BEC Attendees Learn About Risk Management and Contract Documents

Las Vegas is a town for risk-takers, where just like in construction, you can win it all-or lose it all. So perhaps Vegas was the appropriate venue for contract glaziers to attend the Glass Association of North America's BEC Conference earlier this week, where one of the hot discussion topics was risk management. In addition to risk management several of the conference's speakers talked about other contract-related issues for contract glaziers, including contract insurance.

Colette Nelson of the American Subcontractors Association (ASA) spoke to attendees about new versions of the American Institute of Architects (AIA) AIA A201 -- General Conditions and A401 - Model Subcontract documents. Both will be available later this year. She said that contractors and subcontractors have looked to AIA as having the most accurate documents for many years. ASA has concerns, though, over the new versions.

"Immediately, for your own protection, if you're using any documents that reference AIA documents you need to be very sure that it specifically references the 1997 AIA documents," Nelson said. "The new set [may not have] have the provisions that protect you now."

A group called the Construction Industry Contracts Coalition (CICC) was formed to represent the interests of the construction industry in developing and publishing consensus contract documents based on areas such as best practices and proper risk allocation.

"The participants truly believe that this will stabilize industry transactions," said Nelson. "It gives an alternative to contractors, designers, etc. who are no longer comfortable with the AIA documents." She explained that the CICC believes the new documents [on which it is working] will decrease individual transaction costs. "When you reach a stalemate you have something in the industry to point to on which everyone agrees."

Nelson says the CICC's documents will include conditions that go beyond AIA A 201, including insurance, protection against back-loading and limitations on warranties, etc.

In addition, ASA will be modifying its subcontract addendums to reflect the new contract documents.

"The new ASA bid proposal will urge you to condition your bids on the new construction industry's subcontract form," she said. "We are also issuing a broad, comprehensive education process to enter this new era of construction documents through webinars, teleconferences and regional conferences."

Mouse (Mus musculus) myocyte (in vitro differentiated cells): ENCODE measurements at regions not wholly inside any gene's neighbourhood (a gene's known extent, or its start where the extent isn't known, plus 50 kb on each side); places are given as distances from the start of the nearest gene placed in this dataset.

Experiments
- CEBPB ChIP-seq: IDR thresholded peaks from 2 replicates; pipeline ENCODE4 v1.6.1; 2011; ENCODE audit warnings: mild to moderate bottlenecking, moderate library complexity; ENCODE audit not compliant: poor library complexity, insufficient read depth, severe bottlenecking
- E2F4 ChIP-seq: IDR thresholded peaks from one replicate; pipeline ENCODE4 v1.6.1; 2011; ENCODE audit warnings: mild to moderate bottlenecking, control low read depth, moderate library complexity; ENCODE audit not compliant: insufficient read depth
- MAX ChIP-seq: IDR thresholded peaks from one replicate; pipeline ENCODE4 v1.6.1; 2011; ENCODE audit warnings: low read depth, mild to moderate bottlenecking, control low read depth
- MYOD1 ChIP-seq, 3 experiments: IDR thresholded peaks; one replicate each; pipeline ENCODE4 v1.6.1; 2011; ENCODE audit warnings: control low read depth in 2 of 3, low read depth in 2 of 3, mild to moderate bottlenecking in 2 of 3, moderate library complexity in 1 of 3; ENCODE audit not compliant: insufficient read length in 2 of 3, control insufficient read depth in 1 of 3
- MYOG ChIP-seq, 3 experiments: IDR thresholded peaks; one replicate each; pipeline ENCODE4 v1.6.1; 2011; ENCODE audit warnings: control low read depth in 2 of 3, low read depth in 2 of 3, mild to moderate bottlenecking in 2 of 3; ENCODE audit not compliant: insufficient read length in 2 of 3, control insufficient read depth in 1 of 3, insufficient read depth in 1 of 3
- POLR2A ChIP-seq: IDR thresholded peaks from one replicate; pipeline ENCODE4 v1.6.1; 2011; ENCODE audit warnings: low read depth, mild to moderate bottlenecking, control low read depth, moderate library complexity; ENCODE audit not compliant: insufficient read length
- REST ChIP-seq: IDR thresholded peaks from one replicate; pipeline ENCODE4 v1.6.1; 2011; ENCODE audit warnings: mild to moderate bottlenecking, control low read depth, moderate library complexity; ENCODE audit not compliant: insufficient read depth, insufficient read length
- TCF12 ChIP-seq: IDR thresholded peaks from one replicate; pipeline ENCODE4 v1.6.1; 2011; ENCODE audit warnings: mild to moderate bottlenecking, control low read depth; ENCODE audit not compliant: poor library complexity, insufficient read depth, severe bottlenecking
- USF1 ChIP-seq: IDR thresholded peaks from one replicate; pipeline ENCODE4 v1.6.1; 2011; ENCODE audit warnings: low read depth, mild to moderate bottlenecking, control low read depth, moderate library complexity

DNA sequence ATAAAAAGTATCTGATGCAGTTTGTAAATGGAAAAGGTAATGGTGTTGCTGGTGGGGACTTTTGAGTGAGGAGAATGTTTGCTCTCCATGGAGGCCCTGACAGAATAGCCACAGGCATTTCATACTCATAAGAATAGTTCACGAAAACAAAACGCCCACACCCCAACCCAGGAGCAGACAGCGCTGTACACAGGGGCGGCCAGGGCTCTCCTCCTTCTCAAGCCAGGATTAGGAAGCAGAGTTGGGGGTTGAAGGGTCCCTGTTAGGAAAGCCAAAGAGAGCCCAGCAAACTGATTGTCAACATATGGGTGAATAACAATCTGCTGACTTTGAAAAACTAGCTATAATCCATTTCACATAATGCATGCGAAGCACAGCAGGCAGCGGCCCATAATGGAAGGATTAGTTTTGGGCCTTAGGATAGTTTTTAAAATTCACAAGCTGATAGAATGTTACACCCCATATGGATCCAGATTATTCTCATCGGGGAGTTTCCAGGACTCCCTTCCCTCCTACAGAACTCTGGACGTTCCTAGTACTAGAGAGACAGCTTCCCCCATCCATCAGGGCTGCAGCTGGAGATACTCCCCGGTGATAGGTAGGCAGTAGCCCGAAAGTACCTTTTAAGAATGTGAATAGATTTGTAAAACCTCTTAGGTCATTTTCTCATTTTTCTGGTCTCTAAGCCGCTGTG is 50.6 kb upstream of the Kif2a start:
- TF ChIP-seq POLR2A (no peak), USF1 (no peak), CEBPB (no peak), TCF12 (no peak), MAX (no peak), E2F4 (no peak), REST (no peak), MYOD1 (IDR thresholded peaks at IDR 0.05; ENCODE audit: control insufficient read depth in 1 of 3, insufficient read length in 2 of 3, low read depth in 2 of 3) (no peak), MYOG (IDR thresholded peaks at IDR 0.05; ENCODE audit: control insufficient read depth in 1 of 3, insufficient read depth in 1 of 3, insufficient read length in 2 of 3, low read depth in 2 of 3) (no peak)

She closed by encouraging subcontractors to condition their bids. "If you don't, you have nothing to go back on."

Richard Usher, from Hill & Usher LLC, an insurance and surety agency, also spoke during the conference. His focus was on contractor insurance, indemnity and risk transfer. He explained that when people are jointly responsible for something in tort, they are jointly or proportionately libel; most have the notion that liability should be in proportion to the contribution of their liability.

"In absence of tort liability, we put together contracts and decide how we are going to allocate risk," he said. "I like to think that in construction, contract control and liability should be connected. ASA is on a mission to apply more comparative negligence standards across the states-we call it the Pottery Barn explanation; if you broke it you own it."

Usher talked about different indemnity provisions, beginning with broad form indemnity. "This essentially stands for the proposition that if I am an owner and I want to hire a sub, if something goes wrong, even if it's not my fault, I am not going to be responsible for it," he said. "That's a pretty tough situation for trade contractors to find themselves in-to take on the responsibilities of a much larger consequence of their work."

Intermediate is another form of indemnity. Usher said that it is intended for the purpose that so long as the entity asked to be indemnified, there does not need to be fault on the part of the subcontractor.

General indemnity, Usher explained, is a limited indemnity. "You can supplement the tort with a contract indemnity where you are only responsible to the extent of the party's fault or cost."
Usher also reviewed ASA's subcontract chart of anti-indemnity statutes by state. "You need to know when you work in one state or another that the laws may change," he said.
"You also need to know more about insurance [today] than you used to," Usher said. "We need to let legislators know that we will be 100-percent responsible for our own fault, but we will not be 100-percent responsible for those [issues] that are not our fault," he added. "We can be fully responsible for that which we do wrong. The builders want proportionate liability; I want to connect control and responsibility."